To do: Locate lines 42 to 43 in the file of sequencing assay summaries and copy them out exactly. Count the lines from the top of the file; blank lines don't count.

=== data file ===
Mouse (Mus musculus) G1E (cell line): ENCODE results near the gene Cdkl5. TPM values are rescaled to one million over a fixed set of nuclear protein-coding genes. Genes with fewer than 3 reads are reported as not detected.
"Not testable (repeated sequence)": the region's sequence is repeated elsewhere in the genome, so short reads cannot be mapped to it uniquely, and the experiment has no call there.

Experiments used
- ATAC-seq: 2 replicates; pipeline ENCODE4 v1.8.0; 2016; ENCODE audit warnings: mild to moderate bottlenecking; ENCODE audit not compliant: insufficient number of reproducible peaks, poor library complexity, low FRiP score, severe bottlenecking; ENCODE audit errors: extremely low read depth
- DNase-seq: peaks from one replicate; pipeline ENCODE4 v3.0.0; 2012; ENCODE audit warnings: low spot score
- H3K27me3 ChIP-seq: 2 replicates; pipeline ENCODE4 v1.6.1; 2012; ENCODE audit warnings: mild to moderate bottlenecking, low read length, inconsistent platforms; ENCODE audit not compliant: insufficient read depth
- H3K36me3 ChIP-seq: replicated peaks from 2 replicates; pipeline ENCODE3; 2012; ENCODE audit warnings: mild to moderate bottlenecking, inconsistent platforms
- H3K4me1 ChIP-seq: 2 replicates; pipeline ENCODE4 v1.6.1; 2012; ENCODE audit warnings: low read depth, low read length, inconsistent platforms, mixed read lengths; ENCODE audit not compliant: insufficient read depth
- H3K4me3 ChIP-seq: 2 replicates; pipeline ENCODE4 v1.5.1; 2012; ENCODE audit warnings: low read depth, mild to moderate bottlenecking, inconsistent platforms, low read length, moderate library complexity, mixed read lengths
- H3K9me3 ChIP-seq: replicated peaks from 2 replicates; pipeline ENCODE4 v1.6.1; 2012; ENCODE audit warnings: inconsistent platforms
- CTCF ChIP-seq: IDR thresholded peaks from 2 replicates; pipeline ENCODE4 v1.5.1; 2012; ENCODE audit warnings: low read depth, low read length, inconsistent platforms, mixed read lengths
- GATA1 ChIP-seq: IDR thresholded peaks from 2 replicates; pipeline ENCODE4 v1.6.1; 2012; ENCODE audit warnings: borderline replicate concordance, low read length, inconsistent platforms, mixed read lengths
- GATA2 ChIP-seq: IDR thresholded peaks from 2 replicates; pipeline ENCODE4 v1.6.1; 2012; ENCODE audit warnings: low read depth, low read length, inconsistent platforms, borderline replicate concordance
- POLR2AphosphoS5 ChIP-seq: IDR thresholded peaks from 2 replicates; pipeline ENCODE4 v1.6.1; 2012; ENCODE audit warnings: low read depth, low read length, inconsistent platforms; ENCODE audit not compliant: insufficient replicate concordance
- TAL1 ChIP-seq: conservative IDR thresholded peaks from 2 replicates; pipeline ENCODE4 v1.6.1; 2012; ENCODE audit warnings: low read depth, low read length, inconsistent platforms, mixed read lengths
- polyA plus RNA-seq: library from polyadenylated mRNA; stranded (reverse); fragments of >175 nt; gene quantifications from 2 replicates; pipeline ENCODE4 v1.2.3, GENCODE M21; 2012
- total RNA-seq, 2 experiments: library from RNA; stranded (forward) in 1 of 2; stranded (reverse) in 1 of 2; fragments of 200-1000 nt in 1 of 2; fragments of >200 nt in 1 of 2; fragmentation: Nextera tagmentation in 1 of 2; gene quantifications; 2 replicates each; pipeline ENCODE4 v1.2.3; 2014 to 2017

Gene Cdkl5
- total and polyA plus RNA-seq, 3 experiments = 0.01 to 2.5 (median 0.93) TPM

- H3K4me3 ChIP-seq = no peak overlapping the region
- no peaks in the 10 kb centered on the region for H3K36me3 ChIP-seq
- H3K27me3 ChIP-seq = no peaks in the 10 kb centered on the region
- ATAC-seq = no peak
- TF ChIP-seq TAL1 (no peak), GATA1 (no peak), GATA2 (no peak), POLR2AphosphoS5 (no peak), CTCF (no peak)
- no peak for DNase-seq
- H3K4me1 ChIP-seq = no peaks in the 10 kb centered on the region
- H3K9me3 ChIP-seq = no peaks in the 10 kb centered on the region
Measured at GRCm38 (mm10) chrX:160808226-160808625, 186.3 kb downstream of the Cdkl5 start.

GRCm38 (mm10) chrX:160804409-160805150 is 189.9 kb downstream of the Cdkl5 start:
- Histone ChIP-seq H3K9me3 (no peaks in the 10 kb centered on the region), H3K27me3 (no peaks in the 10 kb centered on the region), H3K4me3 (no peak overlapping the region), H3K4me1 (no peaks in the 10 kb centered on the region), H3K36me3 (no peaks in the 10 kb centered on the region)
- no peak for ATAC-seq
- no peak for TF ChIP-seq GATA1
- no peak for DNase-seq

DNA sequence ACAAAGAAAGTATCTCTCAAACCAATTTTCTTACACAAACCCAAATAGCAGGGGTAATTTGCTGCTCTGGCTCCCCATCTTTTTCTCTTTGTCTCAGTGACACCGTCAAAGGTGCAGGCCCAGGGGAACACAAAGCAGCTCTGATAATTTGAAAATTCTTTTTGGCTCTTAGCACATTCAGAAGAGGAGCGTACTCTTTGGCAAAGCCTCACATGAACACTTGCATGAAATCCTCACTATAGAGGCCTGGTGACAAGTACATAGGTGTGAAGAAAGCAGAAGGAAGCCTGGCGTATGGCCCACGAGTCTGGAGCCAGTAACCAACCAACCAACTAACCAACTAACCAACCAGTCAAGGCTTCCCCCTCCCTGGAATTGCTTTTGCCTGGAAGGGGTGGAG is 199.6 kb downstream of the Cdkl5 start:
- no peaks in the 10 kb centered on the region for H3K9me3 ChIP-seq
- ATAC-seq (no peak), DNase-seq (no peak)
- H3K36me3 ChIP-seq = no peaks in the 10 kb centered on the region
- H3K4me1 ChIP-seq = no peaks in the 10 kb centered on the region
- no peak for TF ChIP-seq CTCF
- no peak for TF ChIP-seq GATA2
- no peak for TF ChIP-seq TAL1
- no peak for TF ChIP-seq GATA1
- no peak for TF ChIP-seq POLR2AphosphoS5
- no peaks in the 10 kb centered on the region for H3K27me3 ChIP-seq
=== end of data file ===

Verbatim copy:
- no peak for TF ChIP-seq GATA1
- no peak for TF ChIP-seq POLR2AphosphoS5